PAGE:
Archive for Maynooth College

A Note from Maynooth

Posted in Biographical, Covid-19, Education, Maynooth with tags , , , , on March 18, 2020 by telescoper

I’m indebted to colleagues from Maynooth University Special Collections & Archives for sending out the following bit of history.

It is now over 100 years ago the 1918 “Spanish ‘flu” influenza pandemic came to Maynooth College. It was officially closed from 8th November until 7th January and 60 students remained in the infirmaries. Over 500 students went home and sadly 11 of these did not survive the pandemic. More details below.

One difference between 1918 and 2020 is that the Spanish flu mainly affected the young. Covid-19 is remarkably different, as these grim mortality statistics from Italy demonstrate:

Nobody at all under the age of 30 has died (so far) of Covid-19 in Italy. It’s the mortality rate for those over 70 that is terrifying. This is just the rate so far. Many of those currently in intensive care won’t make it, so these figures will probably change significantly.

Last night the Taioseach Leo Varadkar gave an unusual address to the nation, which pointed out the gravity of the situation facing Ireland and indeed the world in genderal, which is even more serious that a century ago. In particular he stressed that the COVID-19 emergency would probably last well into the summer.

I don’t agree with Varadkar on many political issues but I think his speech last night was very good. He praised Ireland’s front line medical staff, but also found time to mention the teachers and lecturers who trying their best to deliver remote teaching. Above all, though, he was honest.

I feel very lucky right now, not only to be so far unaffected by Coronavirus but also to be living and working in a small University town in Ireland right now.

There are no obvious shortages of anything and my local (small) supermarket has put out hand wash and wipes for people to use on baskets and trolleys.

We’re also in a Study Week that has at least given us some time to figure out how to move to online teaching by next Monday when we are supposed to start again.

We are probably going to be in this for months rather than weeks but aat least we academics are in no imminent danger of losing our jobs. The same is not true for the folk working in local shops, restaurants and other businesses. We owe it to them to do what we can to support the local community and its economy as much as possible.

In particular, I’ve often remarked that we are lucky in a small town like Maynooth to have quite a few nice cafés and restaurants. Some of these have switched to takeaway or delivery mode during the emergency. I wouldn’t normally use a takeaway service but I will do now, and I suggest my colleagues and friends in Maynooth might do likewise. If we don’t support these establishments now we might lose them for good.

That goes for other local businesses too!

Maynooth’s Creation

Posted in Maynooth, Music, The Universe and Stuff with tags , , , , on March 8, 2020 by telescoper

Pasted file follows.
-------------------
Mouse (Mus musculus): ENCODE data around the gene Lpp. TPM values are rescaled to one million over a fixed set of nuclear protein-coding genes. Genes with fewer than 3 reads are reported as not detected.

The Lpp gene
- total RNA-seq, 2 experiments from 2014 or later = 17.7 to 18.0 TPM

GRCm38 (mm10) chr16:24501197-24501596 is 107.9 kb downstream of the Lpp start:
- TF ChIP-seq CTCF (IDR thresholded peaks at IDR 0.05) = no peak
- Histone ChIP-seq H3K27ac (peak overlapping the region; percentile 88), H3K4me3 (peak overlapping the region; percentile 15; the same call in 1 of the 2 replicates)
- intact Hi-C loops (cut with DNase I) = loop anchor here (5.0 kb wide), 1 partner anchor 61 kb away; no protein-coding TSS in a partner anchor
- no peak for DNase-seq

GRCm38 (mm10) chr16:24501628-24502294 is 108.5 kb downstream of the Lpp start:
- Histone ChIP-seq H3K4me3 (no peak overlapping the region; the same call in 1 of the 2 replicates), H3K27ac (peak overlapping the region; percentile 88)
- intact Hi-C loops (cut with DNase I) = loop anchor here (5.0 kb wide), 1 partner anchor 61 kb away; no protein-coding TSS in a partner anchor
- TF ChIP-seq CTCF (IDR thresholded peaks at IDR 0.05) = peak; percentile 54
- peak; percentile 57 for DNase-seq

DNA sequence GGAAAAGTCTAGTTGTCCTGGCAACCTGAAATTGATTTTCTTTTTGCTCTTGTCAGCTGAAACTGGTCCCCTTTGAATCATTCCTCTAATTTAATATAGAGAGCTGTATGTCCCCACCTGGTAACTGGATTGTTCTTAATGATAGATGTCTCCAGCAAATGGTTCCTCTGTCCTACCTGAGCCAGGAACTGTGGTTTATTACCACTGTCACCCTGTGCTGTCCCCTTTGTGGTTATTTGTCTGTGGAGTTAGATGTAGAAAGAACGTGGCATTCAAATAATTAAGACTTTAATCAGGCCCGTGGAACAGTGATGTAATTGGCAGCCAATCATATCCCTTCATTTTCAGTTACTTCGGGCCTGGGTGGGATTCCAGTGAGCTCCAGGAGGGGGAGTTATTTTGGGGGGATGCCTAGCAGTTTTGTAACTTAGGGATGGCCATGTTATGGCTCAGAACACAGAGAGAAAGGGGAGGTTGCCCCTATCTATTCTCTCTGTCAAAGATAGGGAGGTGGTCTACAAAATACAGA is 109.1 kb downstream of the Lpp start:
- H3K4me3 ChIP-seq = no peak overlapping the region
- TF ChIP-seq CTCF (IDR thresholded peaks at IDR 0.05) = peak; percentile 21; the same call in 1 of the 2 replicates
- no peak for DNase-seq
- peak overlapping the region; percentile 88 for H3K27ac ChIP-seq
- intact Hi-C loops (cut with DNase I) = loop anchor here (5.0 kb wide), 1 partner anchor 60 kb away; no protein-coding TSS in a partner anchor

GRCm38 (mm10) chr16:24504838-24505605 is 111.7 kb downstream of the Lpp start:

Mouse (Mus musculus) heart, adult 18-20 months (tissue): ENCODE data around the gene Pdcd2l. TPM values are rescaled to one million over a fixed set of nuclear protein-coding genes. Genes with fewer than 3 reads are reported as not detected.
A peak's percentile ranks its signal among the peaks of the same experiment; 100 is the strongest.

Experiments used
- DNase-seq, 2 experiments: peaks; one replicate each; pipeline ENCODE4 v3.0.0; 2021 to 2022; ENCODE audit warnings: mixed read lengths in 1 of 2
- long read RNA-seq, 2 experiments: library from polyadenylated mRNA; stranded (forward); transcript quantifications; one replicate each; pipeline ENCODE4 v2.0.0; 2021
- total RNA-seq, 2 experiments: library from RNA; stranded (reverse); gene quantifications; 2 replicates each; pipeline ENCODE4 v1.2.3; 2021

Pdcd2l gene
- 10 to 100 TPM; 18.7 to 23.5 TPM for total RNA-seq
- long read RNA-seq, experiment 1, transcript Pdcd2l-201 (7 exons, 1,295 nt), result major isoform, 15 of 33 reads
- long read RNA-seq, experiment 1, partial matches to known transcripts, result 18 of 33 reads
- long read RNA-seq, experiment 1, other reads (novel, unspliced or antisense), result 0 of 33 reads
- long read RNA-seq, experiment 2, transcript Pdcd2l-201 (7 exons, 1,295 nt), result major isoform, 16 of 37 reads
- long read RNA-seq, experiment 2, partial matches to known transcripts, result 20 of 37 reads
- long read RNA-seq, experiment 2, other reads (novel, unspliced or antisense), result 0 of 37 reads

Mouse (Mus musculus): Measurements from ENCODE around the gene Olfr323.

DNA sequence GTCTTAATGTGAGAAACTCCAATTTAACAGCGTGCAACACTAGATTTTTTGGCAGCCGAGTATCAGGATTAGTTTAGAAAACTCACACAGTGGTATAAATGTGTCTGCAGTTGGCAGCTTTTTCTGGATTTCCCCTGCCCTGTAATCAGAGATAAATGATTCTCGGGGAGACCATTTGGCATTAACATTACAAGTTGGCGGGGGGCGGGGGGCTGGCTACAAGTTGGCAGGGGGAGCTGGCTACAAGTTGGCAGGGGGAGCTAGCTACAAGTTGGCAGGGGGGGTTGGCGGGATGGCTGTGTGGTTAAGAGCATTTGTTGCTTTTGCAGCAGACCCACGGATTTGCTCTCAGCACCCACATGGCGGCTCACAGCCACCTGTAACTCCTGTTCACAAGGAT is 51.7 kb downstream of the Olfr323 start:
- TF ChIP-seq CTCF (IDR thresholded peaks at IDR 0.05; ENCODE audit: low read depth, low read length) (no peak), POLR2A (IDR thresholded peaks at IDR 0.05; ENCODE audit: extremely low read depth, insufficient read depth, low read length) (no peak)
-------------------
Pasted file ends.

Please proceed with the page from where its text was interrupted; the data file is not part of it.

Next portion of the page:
As it was foretold, this afternoon to the College Chapel at Maynooth, which looks like this inside:

This was in fact the first time I’ve set foot inside the Chapel. The occasion was the annual Spring Concert by Maynooth University Choral Society, accompanied by the Irish Choral Sinfonia, in a performance of Haydn’s great oratorio The Creation.

It’s worth mentioning that Haydn started preparing to write his Creation in 1796, which is just a year after St Patrick’s College in Maynooth was established (as the National Seminary of Ireland). This work was therefore was a good choice for the year in which the College celebrates the 225th year of its own creation.

Although the College Chapel is quite large it provided a very intimate setting for this great masterpiece (in that the audience was very close to the musicians and singers) and provided a very distinctive acoustic. Curiously, this was the first time I had heard this work performed in English.

The solo vocalists – Claudia Boyle (soprano), Andrew Gavin (tenor) and Simon Morgan (bass) – were all excellent, as were the choir and orchestra. All in all it was a hugely enjoyable experience, even if the wooden seats were a bit unforgiving!

After the performance there was a Buffet Supper in Pugin Hall, which I had assumed would just be sandwiches but which turned out to be a very nice meal with wine at which I got chatting to some very friendly people. Admission to the event was by invitation only, but the guest list was not restricted to folk from Maynooth University.

As the token astrophysicist present a few people asked me what was shown in the picture on the cover of the programme. Not being a proper astronomer I didn’t know but I am reliably informed that it is the Eagle Nebula (M16), though it is reversed left to right which I claim as an excuse for not recognising it…

A Plan for Sunday

Posted in Biographical, Maynooth, Music with tags , , , , on March 8, 2020 by telescoper

Later this afternoon, I shall be going here…. hear this…

I took this picture on the way there, with the Sun behind the bell tower…

..and when I’m home afterwards I will write a bit about it here.